I have been fascinated with hummingbirds since a very young age. Where I grew up, there were never any hummingbirds around. I always wanted to know how to attract hummingbirds.
When I was very young, I remember seeing a small winged creature flitting about, flower to flower in the late evening. It’s speed and ability to hover amazed me, so not knowing any better, I set out to catch it to get a closer look!
I patiently waited evening after evening for my chance to snag this thing. When my chance arose, I threw a sheet over the entire 4 o’clock bush, and just knew I had caught myself a hummingbird!
Well, when I lifted the sheet, it was no hummingbird at all! Looking back, I am so glad it wasn’t, because I probably would have killed it had I managed to net the thing. It was a giant Sphinx Moth!
Just watching hummingbirds fly around sipping nectar from flowers and feeders is entertaining. When hummingbirds visit our garden it is always a treat. Some yards in my area are loaded with them and some yards will never even be visited by these little birds.
Where I live now, I can usually see at least a half dozen of them every year. And it’s all because I have created a habitat with many of their needs.
Kind of on accident but over the years I have taken note of a few characteristics of the yards where I have seen many hummingbirds.
Listed below are some of the very basic needs of hummingbirds to attract them. A hummingbird will remember a great location and come back to it every year and most the time, bring along some friends!
As with most migratory birds, the resting spots they come to must absolutely have a water source. If you don’t live near a pond or creek, try any type of manmade water source. Fountains, misters, or birdbaths are all frequently used by hummingbirds.
I haven’t read a lot about their actual migratory habits but I do know while they are here, they are going to build a nest! Hummingbirds build their nests from small fibrous materials such as feathers, moss, whispy daffodil seeds, lichen, and spider silk. You can even buy hummingbird nesting material online that comes in a globe or a cage to hang out for them to use.
INSECTS AND SPIDERS
Hummingbirds need protein believe it or not. They will eat all kinds of small insects including many that are pests in the garden. Gnats, fruit flies, aphids, ants, mites, and mosquitos are all on the menu!
Refrain from using pesticides as hummingbirds are very susceptible to them. Pesticide poisoned insects or flowers with tainted nectar can quickly kill tiny hummingbirds.
Hummingbirds like to hide in the bushes from predators. They need cover to build their nests. The cover also provides nestng material and breeding grounds for the insects they will eat.
LOTS OF RED
Hummingbirds amazingly have a poor sense of smell so it is said that a lot of their attraction is from color. They are attracted to reds and orange mostly, so it is realistic to have red plants and even red furniture to lure them to the area.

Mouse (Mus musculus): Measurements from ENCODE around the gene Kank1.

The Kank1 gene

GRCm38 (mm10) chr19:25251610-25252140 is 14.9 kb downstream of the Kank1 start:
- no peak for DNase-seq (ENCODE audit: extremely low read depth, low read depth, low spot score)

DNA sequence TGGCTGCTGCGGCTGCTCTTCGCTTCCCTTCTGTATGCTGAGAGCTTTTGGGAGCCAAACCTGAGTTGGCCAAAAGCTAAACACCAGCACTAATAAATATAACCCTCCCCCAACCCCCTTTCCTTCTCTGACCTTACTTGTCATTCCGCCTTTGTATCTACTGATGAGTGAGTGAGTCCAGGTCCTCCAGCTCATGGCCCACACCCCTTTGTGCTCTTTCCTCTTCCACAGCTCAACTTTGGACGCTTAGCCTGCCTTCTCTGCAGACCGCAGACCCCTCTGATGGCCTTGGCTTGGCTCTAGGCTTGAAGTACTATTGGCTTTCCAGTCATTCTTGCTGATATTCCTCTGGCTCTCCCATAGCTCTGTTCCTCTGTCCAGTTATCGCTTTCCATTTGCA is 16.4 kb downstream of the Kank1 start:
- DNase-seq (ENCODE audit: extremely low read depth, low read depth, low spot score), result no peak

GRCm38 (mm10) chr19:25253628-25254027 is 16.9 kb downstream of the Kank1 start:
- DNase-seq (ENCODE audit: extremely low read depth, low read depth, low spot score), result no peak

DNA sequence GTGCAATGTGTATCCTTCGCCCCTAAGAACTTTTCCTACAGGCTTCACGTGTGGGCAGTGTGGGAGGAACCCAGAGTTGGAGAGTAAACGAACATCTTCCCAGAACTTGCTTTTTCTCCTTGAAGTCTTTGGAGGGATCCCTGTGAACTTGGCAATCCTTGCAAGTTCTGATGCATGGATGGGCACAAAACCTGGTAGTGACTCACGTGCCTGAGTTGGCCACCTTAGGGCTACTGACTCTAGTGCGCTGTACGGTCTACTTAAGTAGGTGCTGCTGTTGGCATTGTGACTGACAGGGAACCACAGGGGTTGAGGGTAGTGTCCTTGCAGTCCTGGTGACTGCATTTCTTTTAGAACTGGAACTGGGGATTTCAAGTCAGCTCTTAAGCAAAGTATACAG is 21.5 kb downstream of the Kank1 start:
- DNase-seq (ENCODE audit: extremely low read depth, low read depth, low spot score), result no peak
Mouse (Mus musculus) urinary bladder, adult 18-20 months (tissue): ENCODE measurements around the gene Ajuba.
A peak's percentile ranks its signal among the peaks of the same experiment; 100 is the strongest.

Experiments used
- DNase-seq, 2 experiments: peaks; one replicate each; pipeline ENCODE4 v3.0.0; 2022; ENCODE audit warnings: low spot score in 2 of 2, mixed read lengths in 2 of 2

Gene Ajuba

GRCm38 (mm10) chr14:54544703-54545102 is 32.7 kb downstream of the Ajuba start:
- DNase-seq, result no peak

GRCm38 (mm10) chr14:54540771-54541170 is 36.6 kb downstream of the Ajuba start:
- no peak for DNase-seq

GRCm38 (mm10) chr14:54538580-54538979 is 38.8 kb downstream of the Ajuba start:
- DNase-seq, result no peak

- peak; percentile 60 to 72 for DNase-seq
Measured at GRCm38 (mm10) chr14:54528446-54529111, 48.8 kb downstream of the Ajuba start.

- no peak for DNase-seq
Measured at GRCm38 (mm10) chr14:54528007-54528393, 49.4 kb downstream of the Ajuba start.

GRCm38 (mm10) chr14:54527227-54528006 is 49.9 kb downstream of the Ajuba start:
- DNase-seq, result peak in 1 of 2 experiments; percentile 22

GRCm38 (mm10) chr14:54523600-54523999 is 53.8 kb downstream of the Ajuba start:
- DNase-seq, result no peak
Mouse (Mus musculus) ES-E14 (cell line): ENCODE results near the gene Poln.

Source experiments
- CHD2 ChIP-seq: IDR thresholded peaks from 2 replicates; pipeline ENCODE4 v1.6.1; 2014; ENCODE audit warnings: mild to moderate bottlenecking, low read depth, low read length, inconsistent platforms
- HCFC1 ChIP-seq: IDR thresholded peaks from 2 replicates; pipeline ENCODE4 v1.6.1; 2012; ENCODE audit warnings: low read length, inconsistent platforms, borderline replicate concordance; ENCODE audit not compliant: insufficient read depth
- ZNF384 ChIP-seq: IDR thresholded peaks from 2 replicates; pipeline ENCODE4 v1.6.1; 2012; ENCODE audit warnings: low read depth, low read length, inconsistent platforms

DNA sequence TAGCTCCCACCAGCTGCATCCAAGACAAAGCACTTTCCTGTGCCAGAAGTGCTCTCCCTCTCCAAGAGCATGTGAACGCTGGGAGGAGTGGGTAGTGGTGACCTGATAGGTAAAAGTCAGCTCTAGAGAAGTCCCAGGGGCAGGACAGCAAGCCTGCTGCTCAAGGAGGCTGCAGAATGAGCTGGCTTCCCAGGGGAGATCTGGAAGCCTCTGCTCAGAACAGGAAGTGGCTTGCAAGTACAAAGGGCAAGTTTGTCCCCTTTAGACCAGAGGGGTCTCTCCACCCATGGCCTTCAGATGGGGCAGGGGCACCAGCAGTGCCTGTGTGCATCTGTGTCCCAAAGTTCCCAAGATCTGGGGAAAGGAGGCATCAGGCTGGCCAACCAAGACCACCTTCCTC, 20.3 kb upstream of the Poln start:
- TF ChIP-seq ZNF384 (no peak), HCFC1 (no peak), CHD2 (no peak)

Most hummingbird feeders sold in stores are red also. But as a note: it is good practice to not use hummingbird “juice” that has a red dye in it.
Red furniture or any type of lawn ornament is also a big help. I have also read that tying a red ribbon around a tree or bush that is visible from the air will make them fly down and check out your area!
Keep the feeders clean. No one likes to eat from a molded feeder! A dirty feeder can carry disease and make hummingbirds sick.
PERFECT FEEDER MIX
A perfect mix for feeding them is 1 to 4. That is 1 cup of sugar, to 4 cups of water. Most commercial brands come in concentrate or premixed but you will need to alter the strength of the mix during different times of the season!
If you’ve had hummingbirds before , you will know they are extremely territorial. There is always a bully around that will chase other hummingbirds out of the area and ruin your reputation for having a hummingbird friendly yard!
Setup more than one feeder in your garden and make sure to place them far apart. Like seriously more than fifty feet apart! I have had one hummingbird fly back and forth to feeders near each other, keeping everyone else away!
FLOWERS OF COURSE
The hummingbirds that visit my place always seem to prefer flowers over the feeder. You will see them feeding from the flowers more often and its a lot more joyful to watch their movement instead of just sitting on a perch at your feeder.
Make sure to plant lots of blooming annuals and perennials that will keep flowers throughout the season. It is especially important to have flowers bloom in the fall just before they leave so they can fuel up before their migration times.
This is also very helpful for any late migrating birds coming through and also to keep regular pollinators going late in the season.
TYPES OF FLOWERS
I notice in my yard, the hummingbirds prefer flute shaped flowers. They always seem smaller to me and I don’t see how they could be getting anything from them but this is almost always the case.
Flute shaped blooms are flowers like Salvia, Cuphea, Gladiola, and varieties of honeysuckle.
If you would like to know some of the best flowers to attract hummingbirds CLICK HERE.
Follow a few or all of these easy guidelines and I’m sure you will attract a hummingbird or two!